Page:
As the cricketing world prepares for a sporting shootout in the form of an India-Pakistan match and recounts tales from the past in order to stoke the flames of passion in the present contest, let me digress and talk of memories of men celebrating the past instead.
These are men well past their prime, a few wearing telltale signs of age, white hair and beards, while most others' are dyed jet-black.
Last week, they gathered at a place aptly called the Purana Villa, and relived a time, three decades ago, when they won the Ranji Trophy, a first for Delhi. This celebration incidentally, was organised by the players themselves, though DDCA president Arun Jaitley was invited to share in the happy nostalgia.
Against the backdrop of the Sehwag rebellion and talk of a total revamp of not just the cricketing committees but also its ethos, the distinguished who's who of Delhi's cricket showed remarkable restraint and maturity in not transgressing any line of decency.
The Master of Ceremonies, Kirti Azad, an important member of the then Delhi team, narrated anecdotes with verve and hilarity, pulling the leg of most players, be it Chetan Chauhan or his own captain, Bishan Singh Bedi.
As drinks flowed, so did the memories of a past when Delhi, guided by the visionary from Amritsar — Bedi Paaji — first challenged the rickety, indifferent administration of the Mehras and then went on to become a force in Indian cricket. One by one, be it the inspiration behind the show - Venkat Sundaram — Madan Lal or Surinder Khanna, who hit centuries in both innings in the final, said that without the courage and support of Bedi, Delhi could have never won the championship. The import of what was being said must have not been lost on Jaitley, as Sehwag's rebellion today is similar in word, if not in complete action so far, to what Bedi did then. In the selfish and self-seeking world of the DDCA, which makes even the best give their worst, reconciliatory words were said in an attempt to bury hostilities and look ahead.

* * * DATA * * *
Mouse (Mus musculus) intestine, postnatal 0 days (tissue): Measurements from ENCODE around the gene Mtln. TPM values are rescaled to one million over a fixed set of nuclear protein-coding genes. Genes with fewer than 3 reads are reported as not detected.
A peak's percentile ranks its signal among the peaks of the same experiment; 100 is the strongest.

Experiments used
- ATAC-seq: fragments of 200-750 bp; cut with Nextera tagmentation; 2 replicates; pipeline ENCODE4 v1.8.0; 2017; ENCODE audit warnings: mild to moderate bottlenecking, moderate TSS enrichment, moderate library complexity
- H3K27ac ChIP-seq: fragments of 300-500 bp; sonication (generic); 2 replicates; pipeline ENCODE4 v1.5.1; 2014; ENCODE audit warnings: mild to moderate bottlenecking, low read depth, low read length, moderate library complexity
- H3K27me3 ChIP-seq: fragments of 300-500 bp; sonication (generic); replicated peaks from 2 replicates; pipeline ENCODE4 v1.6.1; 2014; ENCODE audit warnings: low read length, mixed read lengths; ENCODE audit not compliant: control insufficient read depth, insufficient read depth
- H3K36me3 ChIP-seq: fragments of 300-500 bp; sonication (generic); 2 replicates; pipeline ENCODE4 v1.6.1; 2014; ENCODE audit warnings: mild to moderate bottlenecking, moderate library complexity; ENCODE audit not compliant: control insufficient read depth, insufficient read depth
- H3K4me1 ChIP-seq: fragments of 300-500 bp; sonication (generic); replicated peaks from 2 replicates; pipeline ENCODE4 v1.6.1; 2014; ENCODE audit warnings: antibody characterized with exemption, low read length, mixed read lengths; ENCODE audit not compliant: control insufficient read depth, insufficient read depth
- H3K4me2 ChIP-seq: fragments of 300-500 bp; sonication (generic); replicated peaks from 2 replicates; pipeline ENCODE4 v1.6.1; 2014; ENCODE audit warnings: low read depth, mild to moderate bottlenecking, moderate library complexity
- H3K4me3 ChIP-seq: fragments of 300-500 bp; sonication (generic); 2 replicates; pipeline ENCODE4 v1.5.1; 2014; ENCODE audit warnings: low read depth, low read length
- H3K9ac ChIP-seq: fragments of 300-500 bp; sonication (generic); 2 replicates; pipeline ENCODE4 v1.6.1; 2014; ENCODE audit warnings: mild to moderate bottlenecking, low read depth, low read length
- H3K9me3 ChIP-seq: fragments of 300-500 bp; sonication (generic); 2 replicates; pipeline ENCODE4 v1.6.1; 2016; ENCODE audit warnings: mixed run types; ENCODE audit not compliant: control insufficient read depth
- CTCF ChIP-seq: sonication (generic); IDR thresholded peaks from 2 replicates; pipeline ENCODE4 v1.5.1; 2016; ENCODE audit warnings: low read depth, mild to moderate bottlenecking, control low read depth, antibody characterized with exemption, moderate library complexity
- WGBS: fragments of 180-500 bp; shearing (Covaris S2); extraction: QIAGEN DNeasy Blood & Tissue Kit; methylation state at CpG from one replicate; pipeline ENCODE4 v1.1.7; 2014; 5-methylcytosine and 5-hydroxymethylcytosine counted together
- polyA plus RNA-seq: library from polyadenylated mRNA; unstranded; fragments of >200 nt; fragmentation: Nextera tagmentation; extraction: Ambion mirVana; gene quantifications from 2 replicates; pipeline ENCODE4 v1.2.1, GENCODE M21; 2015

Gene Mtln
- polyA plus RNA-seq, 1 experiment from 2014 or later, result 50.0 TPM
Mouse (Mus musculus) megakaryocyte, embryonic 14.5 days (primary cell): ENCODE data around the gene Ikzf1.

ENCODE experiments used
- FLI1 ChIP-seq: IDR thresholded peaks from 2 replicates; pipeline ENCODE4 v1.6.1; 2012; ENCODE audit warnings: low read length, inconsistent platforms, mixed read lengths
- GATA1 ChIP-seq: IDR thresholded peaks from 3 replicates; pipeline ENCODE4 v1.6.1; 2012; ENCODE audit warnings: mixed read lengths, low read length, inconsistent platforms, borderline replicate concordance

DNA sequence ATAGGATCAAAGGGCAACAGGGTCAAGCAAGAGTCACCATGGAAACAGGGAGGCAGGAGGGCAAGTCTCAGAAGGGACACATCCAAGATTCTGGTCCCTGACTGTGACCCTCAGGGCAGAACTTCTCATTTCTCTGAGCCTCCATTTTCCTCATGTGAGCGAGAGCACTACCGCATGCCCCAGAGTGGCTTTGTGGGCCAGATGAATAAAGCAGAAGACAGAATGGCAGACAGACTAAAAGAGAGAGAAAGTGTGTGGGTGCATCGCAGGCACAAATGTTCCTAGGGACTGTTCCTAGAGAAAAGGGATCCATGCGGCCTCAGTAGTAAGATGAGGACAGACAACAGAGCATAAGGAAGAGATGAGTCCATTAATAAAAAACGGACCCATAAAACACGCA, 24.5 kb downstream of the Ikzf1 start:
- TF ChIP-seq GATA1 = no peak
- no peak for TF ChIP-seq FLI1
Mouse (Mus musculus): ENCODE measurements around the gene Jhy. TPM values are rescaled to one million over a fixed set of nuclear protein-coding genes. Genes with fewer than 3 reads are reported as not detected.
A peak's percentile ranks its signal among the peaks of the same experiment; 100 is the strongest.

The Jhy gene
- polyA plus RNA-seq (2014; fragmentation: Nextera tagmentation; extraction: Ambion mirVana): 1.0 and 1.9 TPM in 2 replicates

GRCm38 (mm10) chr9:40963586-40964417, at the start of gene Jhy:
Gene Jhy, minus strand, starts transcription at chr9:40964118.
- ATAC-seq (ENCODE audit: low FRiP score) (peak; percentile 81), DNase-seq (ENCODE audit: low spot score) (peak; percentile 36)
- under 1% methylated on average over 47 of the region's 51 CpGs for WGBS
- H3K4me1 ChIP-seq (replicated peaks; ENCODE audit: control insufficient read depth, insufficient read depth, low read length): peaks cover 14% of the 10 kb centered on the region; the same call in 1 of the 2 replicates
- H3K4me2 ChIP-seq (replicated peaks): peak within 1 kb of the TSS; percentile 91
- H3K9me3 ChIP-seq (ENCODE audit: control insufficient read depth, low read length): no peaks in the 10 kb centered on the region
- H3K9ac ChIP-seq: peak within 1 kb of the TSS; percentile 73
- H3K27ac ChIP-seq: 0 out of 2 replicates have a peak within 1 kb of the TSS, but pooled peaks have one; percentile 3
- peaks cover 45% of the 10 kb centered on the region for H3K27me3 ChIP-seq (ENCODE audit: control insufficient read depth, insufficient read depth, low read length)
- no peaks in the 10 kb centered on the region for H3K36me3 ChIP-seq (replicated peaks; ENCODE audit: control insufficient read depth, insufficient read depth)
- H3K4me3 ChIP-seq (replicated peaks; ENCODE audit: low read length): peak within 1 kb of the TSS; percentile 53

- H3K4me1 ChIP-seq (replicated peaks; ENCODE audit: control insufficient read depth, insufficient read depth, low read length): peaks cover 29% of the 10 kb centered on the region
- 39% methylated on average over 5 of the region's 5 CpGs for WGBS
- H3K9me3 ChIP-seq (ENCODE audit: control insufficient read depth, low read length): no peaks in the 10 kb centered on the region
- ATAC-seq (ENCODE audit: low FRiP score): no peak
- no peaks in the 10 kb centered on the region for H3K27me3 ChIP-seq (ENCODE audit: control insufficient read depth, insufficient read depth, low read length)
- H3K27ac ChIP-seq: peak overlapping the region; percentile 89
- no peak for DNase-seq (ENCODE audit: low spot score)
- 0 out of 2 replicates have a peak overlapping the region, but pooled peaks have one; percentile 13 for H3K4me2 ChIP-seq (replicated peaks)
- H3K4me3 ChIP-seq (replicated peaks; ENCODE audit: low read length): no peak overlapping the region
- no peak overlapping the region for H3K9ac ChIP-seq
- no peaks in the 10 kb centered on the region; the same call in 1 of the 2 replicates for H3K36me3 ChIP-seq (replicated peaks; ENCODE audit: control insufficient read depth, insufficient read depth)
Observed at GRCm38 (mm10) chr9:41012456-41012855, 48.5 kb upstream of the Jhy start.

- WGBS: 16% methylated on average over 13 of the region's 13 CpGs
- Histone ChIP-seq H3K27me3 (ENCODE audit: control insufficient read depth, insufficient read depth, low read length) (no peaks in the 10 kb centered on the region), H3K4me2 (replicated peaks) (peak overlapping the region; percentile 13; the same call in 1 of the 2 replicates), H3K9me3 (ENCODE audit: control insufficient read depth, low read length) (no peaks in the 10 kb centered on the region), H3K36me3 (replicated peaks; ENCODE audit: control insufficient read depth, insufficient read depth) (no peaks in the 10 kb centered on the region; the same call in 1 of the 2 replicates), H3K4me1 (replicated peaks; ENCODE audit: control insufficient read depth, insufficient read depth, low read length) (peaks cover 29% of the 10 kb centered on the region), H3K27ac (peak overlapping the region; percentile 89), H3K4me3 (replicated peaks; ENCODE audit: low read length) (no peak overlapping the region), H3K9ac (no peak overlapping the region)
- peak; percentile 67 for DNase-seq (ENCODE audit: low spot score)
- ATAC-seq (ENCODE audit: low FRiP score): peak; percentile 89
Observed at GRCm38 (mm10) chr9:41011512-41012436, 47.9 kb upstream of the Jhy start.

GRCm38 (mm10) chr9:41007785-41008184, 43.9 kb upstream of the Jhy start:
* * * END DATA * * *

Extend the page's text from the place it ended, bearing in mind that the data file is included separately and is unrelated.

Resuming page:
Meanwhile, Tiger Pataudi, never one to miss a quip, referred to the presence of his colleague Surinder Nath by saying “Thank God someone other than me is also alive from my time.”
Madan Lal, known more for his industrious, gritty cricket, than any oratorical skills, brought the house down with this remark: “We should all realise that our mandatory overs have begun and there is no point in nursing past grudges and animosities.”
It was a comment which in many ways summed up the mood of the evening. The dark shadow of the present, despite an evening spent in nostalgia, still hung over the event, making everyone wary of a future full of uncertainty, even intrigue.